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Wishful Thinking About Natural Gas: Why Fossil Fuels Can’t Solve the Problems Created by Fossil Fuels

Albert Einstein is rumored to have said that one cannot solve a problem with the same thinking that led to it. Yet this is precisely what we are now trying to do with climate change policy.  The Obama administration, the Environmental Protection Agency, many environmental groups, and the oil and gas industry all tell us that the way to solve the problem created by fossil fuels is with more fossils fuels.  We can do this, they claim, by using more natural gas, which is touted as a “clean” fuel — even a “greenfuel.

Like most misleading arguments, this one starts from a kernel of truth.

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South Portland, Maine: The Mouse That Roared on Canadian Tar Sands

Yves here. The article below illustrates how local communities are throwing spanners in the works of various North American energy plays. For instance, New York State’s highest court (confusingly called the Court of Appeals) ruled that towns have the authority to ban fracking via local ordinance, a decision that sent shivers down the spine of natural gas developers.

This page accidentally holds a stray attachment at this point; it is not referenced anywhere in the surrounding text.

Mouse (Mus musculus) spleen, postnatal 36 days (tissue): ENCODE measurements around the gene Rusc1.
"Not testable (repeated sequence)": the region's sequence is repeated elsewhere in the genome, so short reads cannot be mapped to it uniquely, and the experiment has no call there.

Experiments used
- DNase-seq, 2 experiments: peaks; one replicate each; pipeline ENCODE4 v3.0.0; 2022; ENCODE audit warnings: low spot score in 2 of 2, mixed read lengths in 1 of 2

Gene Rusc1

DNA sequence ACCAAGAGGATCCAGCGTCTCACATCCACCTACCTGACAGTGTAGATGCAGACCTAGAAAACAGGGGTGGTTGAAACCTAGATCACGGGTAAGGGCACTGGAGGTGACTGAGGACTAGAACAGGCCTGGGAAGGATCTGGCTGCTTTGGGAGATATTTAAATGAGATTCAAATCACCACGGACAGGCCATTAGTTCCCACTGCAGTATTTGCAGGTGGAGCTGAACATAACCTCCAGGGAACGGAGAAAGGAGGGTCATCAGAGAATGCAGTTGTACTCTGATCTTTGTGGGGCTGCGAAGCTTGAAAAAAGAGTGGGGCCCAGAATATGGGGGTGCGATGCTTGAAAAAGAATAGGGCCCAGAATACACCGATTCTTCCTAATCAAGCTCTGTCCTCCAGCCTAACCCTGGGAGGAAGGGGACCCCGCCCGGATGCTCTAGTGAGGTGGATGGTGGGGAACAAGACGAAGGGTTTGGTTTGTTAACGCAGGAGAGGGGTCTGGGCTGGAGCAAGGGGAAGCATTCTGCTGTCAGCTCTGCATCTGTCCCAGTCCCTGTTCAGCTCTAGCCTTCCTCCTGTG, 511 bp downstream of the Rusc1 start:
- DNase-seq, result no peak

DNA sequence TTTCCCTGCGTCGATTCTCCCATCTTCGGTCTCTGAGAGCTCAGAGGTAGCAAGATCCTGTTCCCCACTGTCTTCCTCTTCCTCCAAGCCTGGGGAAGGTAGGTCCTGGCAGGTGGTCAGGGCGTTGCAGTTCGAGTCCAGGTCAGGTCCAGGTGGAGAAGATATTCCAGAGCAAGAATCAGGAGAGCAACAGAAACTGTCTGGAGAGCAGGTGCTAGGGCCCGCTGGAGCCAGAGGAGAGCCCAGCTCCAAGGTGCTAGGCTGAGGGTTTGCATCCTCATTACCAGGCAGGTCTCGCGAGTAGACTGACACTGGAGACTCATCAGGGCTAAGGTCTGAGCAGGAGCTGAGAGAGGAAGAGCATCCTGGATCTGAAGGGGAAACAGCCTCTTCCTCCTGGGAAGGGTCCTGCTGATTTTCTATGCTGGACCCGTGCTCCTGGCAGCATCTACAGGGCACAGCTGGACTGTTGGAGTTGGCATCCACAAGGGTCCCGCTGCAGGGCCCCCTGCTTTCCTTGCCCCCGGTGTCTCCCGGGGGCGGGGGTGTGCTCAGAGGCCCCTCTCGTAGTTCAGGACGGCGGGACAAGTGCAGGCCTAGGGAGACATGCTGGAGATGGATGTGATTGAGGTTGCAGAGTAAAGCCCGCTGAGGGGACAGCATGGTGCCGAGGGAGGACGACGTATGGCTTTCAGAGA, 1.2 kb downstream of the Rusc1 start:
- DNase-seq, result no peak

Another development that is causing some consternation to energy industry incumbents is an ordinance passed by the city council of South Portland, Maine, which put in place new zoning rules that would prohibit the export of Canadian tar sands through the port.

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Will Fossil Fuel Be the Subprime of This Cycle?

Ambrose Evans-Pritchard makes a compelling argument in his latest article: that the $5.4 trillion of investment poured into fossil fuel exploration and development projects over the last six years includes quite a lot of investments that will never show an adequate return. He argues that when that sorry fact starts to be recognized, the losses could be the wake-up call to investors who have shrugged off risk as financial assets climb to ever-more-implausible valuations.

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New York Times Hit Piece on Tom Steyer and Fossil Fuel Divestment

Word came recently that both the Philadelphia Quakers and the Unitarian General Assembly have decided to divest from fossil fuels. It followed by a few weeks the news that the Roman Catholic University of Dayton and Union Theological Seminary, the home of many a great thinker, had done likewise.

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Gaius Publius: IPCC’s “Carbon Budget” Gives One-in-Three Chance of Failure